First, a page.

Niobium (Nb) is a common component of microalloyed steels, especially ferritic and bainitic steels. It serves three main purposes: condition austenite grains, enhance steel properties via grain refinement and fine precipitate formation, and facilitate the decomposition of austenite to other phases, especially during cooling processes. Generally, niobium exists as a solution in austenite or carbonitride before phase transformation. There is a growing body of knowledge to provide a compressive understanding of the role of Nb in different microalloyed steels.
The state of niobium in austenite before phase transformation varies in different types of steels, making its influence a complex phenomenon. Although the role of niobium in both ferritic and bainitic steels has been extensively studied, there are still conflicting results that require further clarification. The contradiction mainly revolves around the influence of Nb on the strengthening mechanism and phase transformation kinetics in ferritic and bainitic steels, which are relatively complex and different. The complexity can be attributed to two main reasons: different transformation mechanisms and different niobium states between the two types of steels. Thus, more research is necessary to clarify these contradictions by comparing the role of niobium in different microalloyed steels.
In their paper published in the research journal, Materials Science and Engineering A, Dr. Feng Cai, Dr. Mingxing Zhou and Dr. Junyu Tian led by Professor Guang Xu from Wuhan University of Science and Technology conducted a detailed comparison of the role of niobium in ferritic and bainitic steels. Specifically, they studied its influence on the microstructure, transformation and mechanical properties of both ferritic and bainitic steels using different techniques, including dilatometry, optical microscopy and field emission scanning electron microscopy. This experiment was mainly carried out during the continuous cooling process and involved three different low-carbon steels with varying niobium contents.
The authors showed that the effects of niobium on the phase transformation kinetics of both the ferritic and bainitic steels were non-monotonic. In both cases, an increase in Nb content initially inhibited the transformation kinetics before accelerating it. This phenomenon was attributed to the stiff competition between two opposing factors: (1) the solute niobium decreased the carbon diffusion ability to inhibit the growth of ferrite and bainite, and (2) increasing the amount of niobium increased the nucleation rate due to the effects of refined prior austenite grains and formation of precipitates containing niobium.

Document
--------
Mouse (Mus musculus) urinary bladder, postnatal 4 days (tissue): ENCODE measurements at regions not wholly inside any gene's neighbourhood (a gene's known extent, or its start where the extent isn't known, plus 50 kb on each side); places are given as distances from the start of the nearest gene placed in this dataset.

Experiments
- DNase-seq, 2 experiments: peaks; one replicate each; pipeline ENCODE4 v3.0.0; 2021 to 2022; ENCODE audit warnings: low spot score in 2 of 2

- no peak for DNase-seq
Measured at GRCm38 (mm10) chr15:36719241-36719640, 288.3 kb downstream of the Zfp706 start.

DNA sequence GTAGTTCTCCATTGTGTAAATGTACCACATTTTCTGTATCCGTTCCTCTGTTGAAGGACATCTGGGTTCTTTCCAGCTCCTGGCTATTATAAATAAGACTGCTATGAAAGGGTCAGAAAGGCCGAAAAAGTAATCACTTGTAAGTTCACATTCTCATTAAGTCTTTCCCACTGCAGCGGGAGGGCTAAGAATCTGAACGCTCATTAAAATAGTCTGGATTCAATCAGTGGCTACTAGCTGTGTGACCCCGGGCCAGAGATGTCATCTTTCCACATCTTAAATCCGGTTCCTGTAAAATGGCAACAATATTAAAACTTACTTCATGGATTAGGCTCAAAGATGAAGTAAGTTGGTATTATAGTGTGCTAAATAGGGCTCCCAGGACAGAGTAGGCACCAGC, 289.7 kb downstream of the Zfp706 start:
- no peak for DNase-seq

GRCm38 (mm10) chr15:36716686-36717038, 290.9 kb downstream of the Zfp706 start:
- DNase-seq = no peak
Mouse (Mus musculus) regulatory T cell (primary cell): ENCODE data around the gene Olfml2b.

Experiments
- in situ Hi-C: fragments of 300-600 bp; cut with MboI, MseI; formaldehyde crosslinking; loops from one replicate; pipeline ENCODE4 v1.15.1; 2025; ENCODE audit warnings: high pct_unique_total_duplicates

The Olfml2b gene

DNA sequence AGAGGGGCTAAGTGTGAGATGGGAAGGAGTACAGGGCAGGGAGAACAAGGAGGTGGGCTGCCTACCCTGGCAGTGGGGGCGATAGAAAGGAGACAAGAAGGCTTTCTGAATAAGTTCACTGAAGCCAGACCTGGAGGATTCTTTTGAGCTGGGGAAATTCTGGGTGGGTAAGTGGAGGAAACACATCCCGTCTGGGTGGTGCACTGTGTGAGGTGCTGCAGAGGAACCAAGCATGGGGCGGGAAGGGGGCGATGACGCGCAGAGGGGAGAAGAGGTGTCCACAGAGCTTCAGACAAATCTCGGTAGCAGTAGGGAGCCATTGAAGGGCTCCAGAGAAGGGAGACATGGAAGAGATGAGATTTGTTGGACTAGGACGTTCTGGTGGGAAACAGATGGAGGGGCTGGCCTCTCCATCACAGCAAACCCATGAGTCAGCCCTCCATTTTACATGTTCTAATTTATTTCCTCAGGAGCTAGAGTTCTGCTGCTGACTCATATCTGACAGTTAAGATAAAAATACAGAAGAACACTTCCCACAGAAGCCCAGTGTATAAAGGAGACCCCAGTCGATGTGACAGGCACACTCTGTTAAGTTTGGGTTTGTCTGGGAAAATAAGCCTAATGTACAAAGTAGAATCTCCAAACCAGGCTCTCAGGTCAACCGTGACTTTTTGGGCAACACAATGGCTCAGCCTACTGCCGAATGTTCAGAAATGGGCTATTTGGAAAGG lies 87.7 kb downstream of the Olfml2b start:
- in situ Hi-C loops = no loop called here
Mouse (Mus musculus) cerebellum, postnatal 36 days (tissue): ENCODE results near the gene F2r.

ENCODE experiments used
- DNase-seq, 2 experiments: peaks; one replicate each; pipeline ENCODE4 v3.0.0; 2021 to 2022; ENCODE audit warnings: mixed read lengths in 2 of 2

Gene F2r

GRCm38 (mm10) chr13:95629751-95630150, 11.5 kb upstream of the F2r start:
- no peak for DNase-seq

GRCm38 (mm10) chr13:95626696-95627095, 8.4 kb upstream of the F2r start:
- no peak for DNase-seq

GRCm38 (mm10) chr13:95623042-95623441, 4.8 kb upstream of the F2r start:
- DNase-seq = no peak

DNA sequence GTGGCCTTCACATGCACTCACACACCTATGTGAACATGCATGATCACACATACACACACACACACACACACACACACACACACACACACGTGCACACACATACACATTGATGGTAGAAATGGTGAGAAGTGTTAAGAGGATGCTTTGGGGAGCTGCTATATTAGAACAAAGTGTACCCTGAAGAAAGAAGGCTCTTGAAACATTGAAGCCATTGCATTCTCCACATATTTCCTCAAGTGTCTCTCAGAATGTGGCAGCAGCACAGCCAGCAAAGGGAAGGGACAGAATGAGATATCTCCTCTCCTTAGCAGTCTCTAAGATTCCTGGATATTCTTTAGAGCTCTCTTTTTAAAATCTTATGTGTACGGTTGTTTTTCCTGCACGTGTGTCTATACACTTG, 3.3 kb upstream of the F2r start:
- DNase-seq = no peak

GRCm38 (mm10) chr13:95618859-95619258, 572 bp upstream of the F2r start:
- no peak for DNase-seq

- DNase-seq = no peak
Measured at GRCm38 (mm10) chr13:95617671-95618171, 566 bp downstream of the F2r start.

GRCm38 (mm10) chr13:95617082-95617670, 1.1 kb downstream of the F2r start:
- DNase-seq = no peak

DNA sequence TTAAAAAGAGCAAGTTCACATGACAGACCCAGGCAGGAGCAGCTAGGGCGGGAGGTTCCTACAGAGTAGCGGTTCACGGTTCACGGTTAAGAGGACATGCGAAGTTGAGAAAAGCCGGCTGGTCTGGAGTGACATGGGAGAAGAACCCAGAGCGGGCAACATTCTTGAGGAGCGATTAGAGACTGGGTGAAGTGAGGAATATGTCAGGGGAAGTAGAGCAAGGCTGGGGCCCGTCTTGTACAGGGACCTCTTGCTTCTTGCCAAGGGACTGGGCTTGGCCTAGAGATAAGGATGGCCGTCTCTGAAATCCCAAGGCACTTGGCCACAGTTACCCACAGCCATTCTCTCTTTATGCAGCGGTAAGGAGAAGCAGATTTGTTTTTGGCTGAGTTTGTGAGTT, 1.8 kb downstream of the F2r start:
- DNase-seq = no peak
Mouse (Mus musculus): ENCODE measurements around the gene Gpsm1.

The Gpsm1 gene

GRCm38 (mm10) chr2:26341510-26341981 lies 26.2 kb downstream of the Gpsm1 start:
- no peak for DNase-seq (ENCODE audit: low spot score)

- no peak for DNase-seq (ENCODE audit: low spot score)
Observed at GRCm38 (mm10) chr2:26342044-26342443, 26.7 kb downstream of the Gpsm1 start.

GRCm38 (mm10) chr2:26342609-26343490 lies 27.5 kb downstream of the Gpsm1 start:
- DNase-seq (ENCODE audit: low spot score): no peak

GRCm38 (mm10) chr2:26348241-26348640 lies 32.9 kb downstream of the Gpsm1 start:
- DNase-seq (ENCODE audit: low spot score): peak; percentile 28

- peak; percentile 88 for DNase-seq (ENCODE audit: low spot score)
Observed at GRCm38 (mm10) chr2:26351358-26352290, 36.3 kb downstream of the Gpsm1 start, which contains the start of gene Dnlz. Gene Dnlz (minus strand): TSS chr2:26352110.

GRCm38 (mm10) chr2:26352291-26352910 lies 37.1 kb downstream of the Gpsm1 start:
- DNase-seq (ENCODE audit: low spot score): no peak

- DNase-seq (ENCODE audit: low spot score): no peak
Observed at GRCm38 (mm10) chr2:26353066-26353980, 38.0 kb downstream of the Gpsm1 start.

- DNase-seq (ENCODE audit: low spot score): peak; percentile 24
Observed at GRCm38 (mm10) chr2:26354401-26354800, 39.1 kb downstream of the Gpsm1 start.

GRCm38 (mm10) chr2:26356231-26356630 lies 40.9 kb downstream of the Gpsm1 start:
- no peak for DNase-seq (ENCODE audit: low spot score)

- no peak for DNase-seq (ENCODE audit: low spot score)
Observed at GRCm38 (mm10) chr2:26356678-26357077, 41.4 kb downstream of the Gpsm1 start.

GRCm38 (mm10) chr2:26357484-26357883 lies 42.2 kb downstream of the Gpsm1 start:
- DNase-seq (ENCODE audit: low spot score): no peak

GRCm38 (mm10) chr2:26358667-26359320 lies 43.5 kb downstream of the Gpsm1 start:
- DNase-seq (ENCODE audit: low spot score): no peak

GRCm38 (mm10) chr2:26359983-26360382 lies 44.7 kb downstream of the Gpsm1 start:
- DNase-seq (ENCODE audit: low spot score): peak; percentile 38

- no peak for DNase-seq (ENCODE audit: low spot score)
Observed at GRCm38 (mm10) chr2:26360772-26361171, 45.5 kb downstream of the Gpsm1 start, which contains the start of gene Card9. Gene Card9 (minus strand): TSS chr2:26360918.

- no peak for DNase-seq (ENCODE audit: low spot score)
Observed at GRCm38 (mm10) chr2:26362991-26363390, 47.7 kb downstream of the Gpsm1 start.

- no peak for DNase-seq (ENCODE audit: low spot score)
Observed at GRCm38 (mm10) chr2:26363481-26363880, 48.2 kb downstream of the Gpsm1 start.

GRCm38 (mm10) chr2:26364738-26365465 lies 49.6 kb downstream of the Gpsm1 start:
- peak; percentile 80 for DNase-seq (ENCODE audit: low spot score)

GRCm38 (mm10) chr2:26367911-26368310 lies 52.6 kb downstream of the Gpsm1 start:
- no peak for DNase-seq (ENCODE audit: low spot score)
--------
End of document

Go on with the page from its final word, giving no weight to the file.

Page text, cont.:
However, the influence of niobium addition on the transformations of ferritic and bainitic steels was completely different. Addition of 0.046 wt.% Nb inhibited the bainitic transformation kinetics but significantly accelerated the ferritic transformation because the solute Nb in austenite before the ferritic transformation was less than that before the bainitic transformation. Other effects of adding niobium amount on the two types of steels included an initial increase in the strength before a little change, a slight reduction in the elongation and a reduction in the work hardening capacity. Furthermore, the two types of steel exhibited different strengthening mechanisms.
In a nutshell, Professor Guang Xu and co-workers studied the role of niobium in low-carbon ferritic and bainitic steels. The primary mechanism for increased strength in ferritic and bainitic steels was the precipitation and dislocation strengthening, respectively. Additionally, phase transformation strengthening was also dominant in the bainitic steels. In a statement to Advances in Engineering, Professor Guang Xu explained that their findings provide a better understanding of the metallurgical mechanism of niobium and its role in steels.
Cai, F., Zhou, M., Tian, J., & Xu, G. (2022). Comparative study of the role of niobium in low-carbon ferritic and Bainitic Steels. Materials Science and Engineering: A, 851, 143579.